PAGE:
Hometownie Hero

Scenes of grief and gratitude

A vacation-turned-funeral proves that life isn't like the movies. But holidays happen whether your head is in them or not. So what are you thankful for?

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  • | 5:35 a.m. November 23, 2023
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She didn't even clutch her arm. In the movies, they always clutch their left arm before a heart attack. They paw at their chest. They huff, "I need to sit down."

These are the warning signs.

Mike Cavaliere

A body blurs by: "Call 911!" it screams to another off camera. The sick one — let's call her grandma — stays awake in time for the ambulance. A gurney slams through double doors, often with a doctor riding atop it on her knees, boogie board-style, yelling, “Don’t you die on me!” Grandma holds on, held together by tubes and extra time. A nurse checks in: "You’re lucky to be alive.” Everyone breathes a sigh of relief.

This is how it's supposed to go.

But life isn't like the movies.

My grandma died on her birthday, two hours after I arrived for a week-long family reunion we organized in Tennessee to celebrate her life. Without warning, she went limp in a rocking chair. 

“Mom?!” a voice panicked. “Is she dead?!” “Somebody help her!” 

Her grandchildren, both frontline workers, started pumping chest compressions. “What’s our address?” her son yelled into the chaos, a phone pressed against his ear. “The address of the cabin!”

This is when the paramedics were supposed to save the day. We drove an hour through empty tourist towns, past digital billboards that cast static toward the stars, to reach the nearest hospital. This is when everything was supposed to be all right.

But life isn’t like the movies — it’s more sloppily scripted, which we learned the next day, when a call came in that my wife’s grandma died, too, a few states north of the mountains we suddenly felt trapped in.

Narratively, one death is tragic. Two is just lazy. Any editor will tell you.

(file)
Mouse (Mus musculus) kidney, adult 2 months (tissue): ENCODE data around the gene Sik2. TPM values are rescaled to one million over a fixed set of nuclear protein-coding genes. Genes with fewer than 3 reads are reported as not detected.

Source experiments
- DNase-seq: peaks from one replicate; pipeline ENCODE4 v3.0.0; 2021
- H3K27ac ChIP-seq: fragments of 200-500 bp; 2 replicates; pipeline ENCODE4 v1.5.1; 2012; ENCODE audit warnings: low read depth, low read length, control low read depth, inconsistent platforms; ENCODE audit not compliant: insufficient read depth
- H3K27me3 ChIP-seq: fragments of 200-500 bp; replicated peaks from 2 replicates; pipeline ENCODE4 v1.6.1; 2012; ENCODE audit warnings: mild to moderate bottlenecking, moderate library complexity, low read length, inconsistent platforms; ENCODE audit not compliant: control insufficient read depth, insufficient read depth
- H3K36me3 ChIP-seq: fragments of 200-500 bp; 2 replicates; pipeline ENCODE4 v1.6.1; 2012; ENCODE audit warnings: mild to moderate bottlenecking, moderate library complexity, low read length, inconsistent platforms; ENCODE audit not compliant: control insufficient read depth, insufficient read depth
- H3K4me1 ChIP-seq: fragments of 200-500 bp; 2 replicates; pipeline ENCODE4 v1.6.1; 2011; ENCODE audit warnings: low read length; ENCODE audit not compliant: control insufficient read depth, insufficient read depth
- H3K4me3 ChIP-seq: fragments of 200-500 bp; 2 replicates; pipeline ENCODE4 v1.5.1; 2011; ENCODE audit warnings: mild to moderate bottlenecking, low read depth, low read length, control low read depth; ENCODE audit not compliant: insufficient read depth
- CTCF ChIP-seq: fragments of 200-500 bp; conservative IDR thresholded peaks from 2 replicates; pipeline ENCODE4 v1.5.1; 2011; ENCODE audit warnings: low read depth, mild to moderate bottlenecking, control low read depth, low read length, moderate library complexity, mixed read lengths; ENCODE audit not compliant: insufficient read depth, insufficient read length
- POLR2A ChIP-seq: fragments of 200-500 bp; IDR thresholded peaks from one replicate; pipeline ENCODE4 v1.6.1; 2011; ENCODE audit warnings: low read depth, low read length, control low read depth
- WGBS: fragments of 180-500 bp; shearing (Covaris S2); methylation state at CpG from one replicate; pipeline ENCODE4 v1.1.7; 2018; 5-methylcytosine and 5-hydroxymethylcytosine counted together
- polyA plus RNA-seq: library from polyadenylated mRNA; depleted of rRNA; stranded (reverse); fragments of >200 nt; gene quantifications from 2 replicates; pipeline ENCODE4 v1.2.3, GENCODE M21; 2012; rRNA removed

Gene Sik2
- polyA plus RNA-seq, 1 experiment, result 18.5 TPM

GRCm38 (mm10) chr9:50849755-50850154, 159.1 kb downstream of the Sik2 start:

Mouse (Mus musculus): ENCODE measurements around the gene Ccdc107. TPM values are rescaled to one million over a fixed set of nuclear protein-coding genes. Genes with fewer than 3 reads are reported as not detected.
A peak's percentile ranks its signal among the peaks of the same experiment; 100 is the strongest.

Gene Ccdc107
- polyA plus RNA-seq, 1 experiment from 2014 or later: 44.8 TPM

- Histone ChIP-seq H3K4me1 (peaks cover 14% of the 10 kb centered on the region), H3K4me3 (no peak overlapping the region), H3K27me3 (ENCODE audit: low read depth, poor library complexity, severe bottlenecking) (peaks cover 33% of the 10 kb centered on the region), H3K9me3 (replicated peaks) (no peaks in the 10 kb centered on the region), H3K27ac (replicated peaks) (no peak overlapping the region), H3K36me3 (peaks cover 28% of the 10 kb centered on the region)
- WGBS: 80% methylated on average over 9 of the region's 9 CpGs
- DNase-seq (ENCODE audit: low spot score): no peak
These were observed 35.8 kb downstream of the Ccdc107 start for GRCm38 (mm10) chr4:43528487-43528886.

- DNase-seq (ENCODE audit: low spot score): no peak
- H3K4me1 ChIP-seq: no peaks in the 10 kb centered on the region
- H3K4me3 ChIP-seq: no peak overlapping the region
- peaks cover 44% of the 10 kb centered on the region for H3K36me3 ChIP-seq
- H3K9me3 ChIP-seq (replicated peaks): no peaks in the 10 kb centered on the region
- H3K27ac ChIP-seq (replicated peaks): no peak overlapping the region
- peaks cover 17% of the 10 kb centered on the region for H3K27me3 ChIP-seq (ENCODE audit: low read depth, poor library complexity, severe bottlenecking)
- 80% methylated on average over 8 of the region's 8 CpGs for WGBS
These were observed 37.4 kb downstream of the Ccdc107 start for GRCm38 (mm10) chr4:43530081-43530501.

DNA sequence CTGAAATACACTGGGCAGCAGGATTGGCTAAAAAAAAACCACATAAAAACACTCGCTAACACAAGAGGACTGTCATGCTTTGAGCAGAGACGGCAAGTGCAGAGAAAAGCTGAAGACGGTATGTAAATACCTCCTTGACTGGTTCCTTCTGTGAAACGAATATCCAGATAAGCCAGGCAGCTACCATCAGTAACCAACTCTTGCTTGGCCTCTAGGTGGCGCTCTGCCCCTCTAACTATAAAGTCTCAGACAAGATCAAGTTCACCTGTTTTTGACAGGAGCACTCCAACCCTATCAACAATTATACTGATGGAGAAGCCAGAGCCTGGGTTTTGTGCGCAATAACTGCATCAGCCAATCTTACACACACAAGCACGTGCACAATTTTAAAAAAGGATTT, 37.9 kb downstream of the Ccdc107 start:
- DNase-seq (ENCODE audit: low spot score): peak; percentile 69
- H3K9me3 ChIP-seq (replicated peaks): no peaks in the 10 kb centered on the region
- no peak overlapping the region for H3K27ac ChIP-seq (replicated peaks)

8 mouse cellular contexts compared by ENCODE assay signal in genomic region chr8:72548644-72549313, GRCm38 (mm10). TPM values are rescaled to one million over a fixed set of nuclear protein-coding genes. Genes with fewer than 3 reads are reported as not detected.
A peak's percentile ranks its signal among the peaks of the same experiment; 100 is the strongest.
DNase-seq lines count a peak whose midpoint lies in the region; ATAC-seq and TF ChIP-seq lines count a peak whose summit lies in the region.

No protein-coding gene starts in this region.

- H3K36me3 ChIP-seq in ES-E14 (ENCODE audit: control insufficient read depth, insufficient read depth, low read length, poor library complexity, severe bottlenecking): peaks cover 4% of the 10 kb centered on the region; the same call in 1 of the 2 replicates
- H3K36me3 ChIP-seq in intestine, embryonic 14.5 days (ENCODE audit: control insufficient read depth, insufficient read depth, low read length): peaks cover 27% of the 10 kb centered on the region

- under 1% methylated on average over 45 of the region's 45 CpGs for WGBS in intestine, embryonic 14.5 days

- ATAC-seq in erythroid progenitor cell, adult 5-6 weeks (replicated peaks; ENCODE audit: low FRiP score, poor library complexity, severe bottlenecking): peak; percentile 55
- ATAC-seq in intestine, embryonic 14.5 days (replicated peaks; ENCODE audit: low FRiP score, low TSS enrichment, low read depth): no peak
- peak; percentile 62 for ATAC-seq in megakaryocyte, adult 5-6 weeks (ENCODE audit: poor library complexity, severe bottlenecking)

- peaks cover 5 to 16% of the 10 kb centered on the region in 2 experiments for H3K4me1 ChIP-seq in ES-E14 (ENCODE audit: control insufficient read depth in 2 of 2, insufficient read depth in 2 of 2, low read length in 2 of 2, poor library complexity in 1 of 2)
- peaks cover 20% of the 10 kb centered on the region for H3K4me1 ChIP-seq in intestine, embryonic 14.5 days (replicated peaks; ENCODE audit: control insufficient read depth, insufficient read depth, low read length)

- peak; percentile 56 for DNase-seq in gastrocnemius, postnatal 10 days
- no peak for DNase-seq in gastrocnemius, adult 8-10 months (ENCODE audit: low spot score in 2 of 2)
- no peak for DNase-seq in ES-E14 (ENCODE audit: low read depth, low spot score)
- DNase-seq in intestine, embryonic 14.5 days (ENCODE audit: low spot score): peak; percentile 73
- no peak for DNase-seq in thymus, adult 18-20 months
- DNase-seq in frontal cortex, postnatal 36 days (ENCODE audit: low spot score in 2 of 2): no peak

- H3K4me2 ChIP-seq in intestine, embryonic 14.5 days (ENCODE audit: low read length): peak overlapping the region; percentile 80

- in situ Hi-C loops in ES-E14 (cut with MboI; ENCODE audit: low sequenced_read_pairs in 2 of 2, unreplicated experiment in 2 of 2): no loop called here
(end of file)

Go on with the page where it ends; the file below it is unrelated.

Then, like always, it was November.


I blame Urkel. 

Every Thanksgiving, inevitably, someone in my family decides to pretend we’re in a ’90s sitcom. The food is served and that’s when they strike — insisting that, before we eat, we first allow the food to go ice-cold while we take turns announcing what we’re thankful for. 

As you can imagine, this makes for a “very special” holiday episode in the Cavaliere home.

“Ugh, really?” I always complain, ever-embarrassed by this kind of performative sincerity — by PDA in all forms (Public Displays of Authenticity).

“Who, me?” fans of this ritual light up when it’s their turn to speak, transformed before my eyes into mindfulness masters. “Why, I’m grateful for the very air we breathe, of course! For hydrogen, and while we’re at it, oxygen — two parts’ worth.” 

“I’ll be thankful to get this over with,” I say, instead, too cool for gratitude, too bitter, or maybe too sad. “Thankful for this second glass of wine.”

This is a character flaw, I know. I’ve never been a joiner. If tradition is a team sport, I’ve always preferred to ride the pine, safe in knowing that you can’t be hurt or wrong or fail if you just refuse to take the field.

But holidays happen whether your head is in them or not. The decorations go up and so, at times, do our spirits, even as the heat from traumatic summers lend morbid meaning to the fall foliage. 

This is how it’s supposed to go. 

“I’m thankful for new beginnings,” I might say when my turn comes around this year. “For memories, because even the worst ones, in moments, if we’re lucky, can be teachers. For each of us, right now, being OK.” 

But life isn’t like the movies, so I’ll probably just roll my eyes and say something snarky, instead.

Mike Cavaliere is the author of The Humorist: Adventures in Adulting & Horror Movies, available now.


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